The commenter's prediction that the listing and trading of the Shares would cause a boom and bust is premised upon both the supply and price impacts he predicts. As discussed above, the Commission does not believe that the listing and trading of the Shares is likely to disrupt the supply of copper available for immediate delivery [176] or increase the price of copper.[177] In addition, this boom and bust prediction is unsupported by any empirical evidence. As a result, the Commission does not believe that the proposed listing and trading of the Shares will impact copper volatility in the manner that the commenter suggests. Further, the Commission does not believe that approval of the proposed rule change will impede the use of copper because the listing and trading of the Shares is not expected to, as discussed above, result in heightened volatility. Therefore, the Commission does not believe that the listing and trading of the Shares will have an adverse effect on the efficiency of copper allocation and capital formation.

D. The Trust's Impact on the Potential to Manipulate the Price of Copper

The commenter sets forth a number of arguments about why the Trust would increase the potential for manipulation of the copper market. The commenter asserts that the Trust, in effect, would introduce so much transparency into the copper market that it would allow the Trust to manipulate, or alternatively provide market participants an effective means to manipulate, the price of copper and thereby the price of the Shares.[178] According to the commenter, investors in the Trust would be able to measure how much impact their collective removal of copper from the supply available for immediate delivery would have on copper prices each day, and could adjust their purchasing strategies accordingly.[179] Therefore, the commenter argues that the increased market transparency would not be in the public interest.[180] Instead, the commenter believes the transparency of the Trust's holdings would provide market participants with critical information about “how much copper needs to be removed on any given day in order to artificially inflate [copper] prices and thus the price of the Trust's shares.” [181]

The commenter also predicts that the Trust would make the copper market more susceptible to squeezes and corners by reducing the supply of copper available for immediate delivery.[182] According to the commenter, after a substantial portion of the copper market is deposited in one or more physical copper trusts, the costs of acquiring the remaining inventory would be relatively inexpensive, thus reducing a hurdle to engineering a corner or squeeze.[183] The Levin Letter, which the commenter attached to the V&F July 18 Letter, also states that such manipulative activities could go undetected by the LME because trusts that hold physical commodities are not subject to any form of commodity regulations; by holding physical copper rather than LME warrants, the Trust would be able to control more of the available supply of copper without triggering LME reporting or rules.[184]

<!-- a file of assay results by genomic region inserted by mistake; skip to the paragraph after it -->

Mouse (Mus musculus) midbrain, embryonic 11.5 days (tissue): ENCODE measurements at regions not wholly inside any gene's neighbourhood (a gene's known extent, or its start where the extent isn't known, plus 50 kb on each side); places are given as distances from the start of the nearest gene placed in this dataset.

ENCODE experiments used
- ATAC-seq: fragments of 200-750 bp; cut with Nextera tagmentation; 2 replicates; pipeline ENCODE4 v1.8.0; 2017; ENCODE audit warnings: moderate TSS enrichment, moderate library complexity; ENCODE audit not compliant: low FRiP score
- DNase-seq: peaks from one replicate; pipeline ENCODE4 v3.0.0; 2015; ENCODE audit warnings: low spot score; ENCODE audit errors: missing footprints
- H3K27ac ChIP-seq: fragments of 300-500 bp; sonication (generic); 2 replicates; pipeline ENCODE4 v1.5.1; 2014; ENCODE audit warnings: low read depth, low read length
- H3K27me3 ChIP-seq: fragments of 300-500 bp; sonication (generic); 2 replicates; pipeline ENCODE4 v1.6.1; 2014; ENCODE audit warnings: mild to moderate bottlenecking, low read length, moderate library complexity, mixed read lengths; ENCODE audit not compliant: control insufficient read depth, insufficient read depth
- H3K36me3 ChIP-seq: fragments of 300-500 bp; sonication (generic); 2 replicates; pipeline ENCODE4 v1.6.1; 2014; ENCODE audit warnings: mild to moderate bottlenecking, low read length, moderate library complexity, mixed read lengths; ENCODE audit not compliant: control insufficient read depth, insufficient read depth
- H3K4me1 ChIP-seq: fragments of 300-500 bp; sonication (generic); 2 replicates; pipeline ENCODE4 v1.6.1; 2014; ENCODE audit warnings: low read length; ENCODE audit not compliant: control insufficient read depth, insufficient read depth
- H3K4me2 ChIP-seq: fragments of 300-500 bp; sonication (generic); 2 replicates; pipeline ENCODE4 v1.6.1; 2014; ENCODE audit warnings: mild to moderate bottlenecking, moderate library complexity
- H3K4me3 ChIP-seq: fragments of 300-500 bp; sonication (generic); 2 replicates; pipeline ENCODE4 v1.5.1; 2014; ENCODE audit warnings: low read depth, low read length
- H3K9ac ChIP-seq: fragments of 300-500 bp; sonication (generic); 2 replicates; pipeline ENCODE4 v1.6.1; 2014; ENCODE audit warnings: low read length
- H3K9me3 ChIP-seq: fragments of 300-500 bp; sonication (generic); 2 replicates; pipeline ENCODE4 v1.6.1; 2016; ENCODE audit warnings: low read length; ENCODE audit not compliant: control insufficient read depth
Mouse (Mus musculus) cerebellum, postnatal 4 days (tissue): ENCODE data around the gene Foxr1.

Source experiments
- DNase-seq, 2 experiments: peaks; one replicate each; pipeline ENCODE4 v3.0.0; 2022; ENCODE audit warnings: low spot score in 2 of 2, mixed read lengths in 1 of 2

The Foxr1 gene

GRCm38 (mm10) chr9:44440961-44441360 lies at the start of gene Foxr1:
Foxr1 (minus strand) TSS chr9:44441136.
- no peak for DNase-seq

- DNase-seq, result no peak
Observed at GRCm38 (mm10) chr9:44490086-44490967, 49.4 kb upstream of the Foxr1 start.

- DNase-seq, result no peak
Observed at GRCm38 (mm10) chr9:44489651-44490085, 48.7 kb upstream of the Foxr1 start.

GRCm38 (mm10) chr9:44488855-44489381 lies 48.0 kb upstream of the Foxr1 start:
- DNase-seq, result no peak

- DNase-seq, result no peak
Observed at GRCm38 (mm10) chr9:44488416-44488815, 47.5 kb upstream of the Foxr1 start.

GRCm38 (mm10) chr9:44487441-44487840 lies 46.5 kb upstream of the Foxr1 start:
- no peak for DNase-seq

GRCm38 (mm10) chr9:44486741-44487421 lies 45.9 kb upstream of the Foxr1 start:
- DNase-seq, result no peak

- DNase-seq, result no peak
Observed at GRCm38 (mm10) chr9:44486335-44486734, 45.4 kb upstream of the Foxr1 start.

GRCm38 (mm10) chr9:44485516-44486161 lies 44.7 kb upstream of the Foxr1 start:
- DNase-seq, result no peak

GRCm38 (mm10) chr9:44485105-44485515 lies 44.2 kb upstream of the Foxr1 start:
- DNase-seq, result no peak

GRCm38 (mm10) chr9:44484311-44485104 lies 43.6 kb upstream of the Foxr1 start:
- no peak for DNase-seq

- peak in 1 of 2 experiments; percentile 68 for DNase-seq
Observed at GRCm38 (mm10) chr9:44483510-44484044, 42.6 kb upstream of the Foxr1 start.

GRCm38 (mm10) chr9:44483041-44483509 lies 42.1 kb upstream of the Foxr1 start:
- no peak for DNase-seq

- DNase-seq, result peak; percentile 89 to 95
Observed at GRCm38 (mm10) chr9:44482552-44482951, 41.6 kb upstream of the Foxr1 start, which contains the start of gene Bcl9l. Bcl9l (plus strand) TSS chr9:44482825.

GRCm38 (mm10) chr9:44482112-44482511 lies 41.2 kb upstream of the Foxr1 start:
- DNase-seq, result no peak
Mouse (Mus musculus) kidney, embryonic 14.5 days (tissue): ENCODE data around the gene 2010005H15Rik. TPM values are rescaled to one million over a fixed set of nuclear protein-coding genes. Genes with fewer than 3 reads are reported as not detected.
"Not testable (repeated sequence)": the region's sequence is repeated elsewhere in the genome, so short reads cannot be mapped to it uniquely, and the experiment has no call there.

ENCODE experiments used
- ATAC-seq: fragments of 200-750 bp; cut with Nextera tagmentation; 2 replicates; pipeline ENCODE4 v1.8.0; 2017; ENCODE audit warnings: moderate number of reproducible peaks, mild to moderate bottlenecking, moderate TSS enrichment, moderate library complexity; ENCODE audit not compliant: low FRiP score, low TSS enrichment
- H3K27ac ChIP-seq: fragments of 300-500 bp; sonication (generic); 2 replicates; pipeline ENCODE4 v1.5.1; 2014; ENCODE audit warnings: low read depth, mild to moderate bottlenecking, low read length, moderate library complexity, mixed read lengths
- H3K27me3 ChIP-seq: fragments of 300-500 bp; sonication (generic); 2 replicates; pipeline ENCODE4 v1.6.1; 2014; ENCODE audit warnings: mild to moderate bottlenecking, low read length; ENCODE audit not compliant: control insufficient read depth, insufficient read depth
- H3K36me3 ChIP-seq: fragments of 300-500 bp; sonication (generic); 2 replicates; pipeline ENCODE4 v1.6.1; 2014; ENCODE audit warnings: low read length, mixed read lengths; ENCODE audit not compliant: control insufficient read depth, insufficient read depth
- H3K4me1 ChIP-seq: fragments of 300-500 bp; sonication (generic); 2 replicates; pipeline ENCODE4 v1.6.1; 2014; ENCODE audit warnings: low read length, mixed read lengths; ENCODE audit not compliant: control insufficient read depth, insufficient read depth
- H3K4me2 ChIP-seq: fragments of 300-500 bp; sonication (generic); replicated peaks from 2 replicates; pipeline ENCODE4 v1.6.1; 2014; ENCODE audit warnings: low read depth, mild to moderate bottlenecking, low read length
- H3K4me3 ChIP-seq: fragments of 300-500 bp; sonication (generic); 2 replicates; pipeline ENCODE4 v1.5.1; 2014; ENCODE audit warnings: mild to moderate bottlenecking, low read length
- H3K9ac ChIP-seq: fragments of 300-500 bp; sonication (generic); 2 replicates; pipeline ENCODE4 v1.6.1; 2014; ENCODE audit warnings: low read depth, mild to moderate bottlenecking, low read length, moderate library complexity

The Sponsor does not believe that the presence of the Trust would increase the likelihood of market squeezes because in the Sponsor's view: (1) market squeezes have been occurring in the markets since long before the introduction of commodity-based trusts; (2) no evidence has been presented to show that the introduction of the Trust will contribute to a market squeeze; (3) current investors in the physical copper markets, which the Sponsor expects will be the most likely investors in the Trust, are not “`speculators in the guise of purchasers' seeking to create a squeeze on the copper market;” (4) incremental demand from new investors will broaden the investor base in copper, which could reduce the possibility of collusion among market participants to manipulate the copper market; and (5) trading in the Shares would be overseen by the Exchange and the Commission, while the CFTC would police for manipulation in the underlying copper market.[185]

The Sponsor also identifies a number of features of the Trust designed to meet the requirements of Section 6(b)(5) of the Act.[186] Specifically, the Sponsor states that “[t]he Trust offers complete transparency through its Web site, where information on the Trust's copper holdings as well as additional detailed data regarding the Trust will be available.” [187] In addition, the Trust will provide daily valuations of the Trust's copper based on that day's announced LME Bid Price.[188] The Sponsor also expects the Trust's arbitrage mechanism will facilitate the correction between the Share price and the price of the Trust's copper.[189]

The Sponsor also argues “that the physical copper market is no more susceptible to manipulation than other existing commodity markets, particularly given the[] many layers of regulatory oversight.” [190] The Sponsor states that (1) trading in the Shares would be subject to the oversight of both NYSE Arca and the Commission, and (2) manipulation of physical copper would be subject to the oversight jurisdiction and enforcement authority of the CFTC.[191] The Sponsor also asserts the introduction of exchange-traded vehicles backed by other metals “has not led to any credible evidence of an increase in manipulation of the markets for their underlying metals.” [192]

Start Printed Page 13739